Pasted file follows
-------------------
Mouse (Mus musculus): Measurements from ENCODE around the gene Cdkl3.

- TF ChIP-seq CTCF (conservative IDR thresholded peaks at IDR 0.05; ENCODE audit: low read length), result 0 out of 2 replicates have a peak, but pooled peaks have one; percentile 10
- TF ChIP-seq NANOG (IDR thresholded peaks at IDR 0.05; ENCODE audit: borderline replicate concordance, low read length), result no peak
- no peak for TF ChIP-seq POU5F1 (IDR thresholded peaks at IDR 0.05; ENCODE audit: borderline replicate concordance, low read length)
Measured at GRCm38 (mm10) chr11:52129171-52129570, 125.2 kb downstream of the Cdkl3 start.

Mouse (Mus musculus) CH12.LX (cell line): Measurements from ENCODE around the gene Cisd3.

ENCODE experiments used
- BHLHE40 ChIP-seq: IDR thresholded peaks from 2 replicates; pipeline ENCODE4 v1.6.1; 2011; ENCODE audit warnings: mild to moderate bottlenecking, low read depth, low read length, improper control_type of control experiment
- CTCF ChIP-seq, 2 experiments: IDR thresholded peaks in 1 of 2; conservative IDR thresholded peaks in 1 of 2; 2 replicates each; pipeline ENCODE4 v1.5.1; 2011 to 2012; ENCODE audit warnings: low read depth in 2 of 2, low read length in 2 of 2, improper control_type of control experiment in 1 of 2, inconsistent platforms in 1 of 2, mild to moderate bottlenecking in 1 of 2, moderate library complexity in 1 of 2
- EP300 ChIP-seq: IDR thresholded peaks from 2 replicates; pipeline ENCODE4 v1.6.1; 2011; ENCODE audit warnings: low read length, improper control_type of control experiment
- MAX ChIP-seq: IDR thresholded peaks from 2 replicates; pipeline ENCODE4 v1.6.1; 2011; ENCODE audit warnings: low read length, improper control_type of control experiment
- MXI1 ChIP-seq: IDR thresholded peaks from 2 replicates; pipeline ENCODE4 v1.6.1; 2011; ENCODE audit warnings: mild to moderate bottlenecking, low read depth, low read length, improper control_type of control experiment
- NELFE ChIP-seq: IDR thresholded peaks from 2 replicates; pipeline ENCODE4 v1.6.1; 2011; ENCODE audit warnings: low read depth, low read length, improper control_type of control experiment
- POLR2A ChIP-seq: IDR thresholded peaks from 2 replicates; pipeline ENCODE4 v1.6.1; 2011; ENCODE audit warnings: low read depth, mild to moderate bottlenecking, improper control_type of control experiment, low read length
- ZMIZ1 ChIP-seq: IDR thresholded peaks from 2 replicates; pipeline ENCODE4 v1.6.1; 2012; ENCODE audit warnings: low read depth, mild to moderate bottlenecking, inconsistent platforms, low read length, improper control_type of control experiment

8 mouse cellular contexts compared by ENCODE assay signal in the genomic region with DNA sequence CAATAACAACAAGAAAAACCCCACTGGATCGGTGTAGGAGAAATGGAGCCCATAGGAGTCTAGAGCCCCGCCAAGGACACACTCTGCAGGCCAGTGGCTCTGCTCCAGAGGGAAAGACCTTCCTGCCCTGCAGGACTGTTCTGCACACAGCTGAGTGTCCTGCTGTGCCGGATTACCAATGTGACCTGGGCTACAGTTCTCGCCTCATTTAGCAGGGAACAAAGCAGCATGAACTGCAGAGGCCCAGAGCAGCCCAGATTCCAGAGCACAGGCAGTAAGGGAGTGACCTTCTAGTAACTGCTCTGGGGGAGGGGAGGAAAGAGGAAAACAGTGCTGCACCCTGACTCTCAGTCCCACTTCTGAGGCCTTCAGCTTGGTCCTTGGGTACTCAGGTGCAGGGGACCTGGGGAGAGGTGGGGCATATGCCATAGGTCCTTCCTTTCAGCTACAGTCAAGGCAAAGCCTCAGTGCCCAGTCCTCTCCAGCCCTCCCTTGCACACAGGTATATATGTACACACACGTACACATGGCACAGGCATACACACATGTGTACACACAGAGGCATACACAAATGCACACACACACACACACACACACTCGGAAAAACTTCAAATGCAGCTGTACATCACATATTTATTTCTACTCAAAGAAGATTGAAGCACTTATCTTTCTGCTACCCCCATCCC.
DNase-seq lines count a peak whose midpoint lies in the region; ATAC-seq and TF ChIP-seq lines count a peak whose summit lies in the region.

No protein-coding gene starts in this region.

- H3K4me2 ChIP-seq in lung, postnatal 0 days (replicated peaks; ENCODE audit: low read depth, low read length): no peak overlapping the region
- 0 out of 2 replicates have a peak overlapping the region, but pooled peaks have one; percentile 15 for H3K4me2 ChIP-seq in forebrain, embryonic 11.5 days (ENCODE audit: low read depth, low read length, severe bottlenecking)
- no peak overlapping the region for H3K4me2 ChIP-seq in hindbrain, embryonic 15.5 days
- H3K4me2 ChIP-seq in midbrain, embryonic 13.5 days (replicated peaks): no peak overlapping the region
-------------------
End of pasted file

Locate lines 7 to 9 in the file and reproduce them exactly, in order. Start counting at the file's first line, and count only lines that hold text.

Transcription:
ENCODE experiments used
- BHLHE40 ChIP-seq: IDR thresholded peaks from 2 replicates; pipeline ENCODE4 v1.6.1; 2011; ENCODE audit warnings: mild to moderate bottlenecking, low read depth, low read length, improper control_type of control experiment
- CTCF ChIP-seq, 2 experiments: IDR thresholded peaks in 1 of 2; conservative IDR thresholded peaks in 1 of 2; 2 replicates each; pipeline ENCODE4 v1.5.1; 2011 to 2012; ENCODE audit warnings: low read depth in 2 of 2, low read length in 2 of 2, improper control_type of control experiment in 1 of 2, inconsistent platforms in 1 of 2, mild to moderate bottlenecking in 1 of 2, moderate library complexity in 1 of 2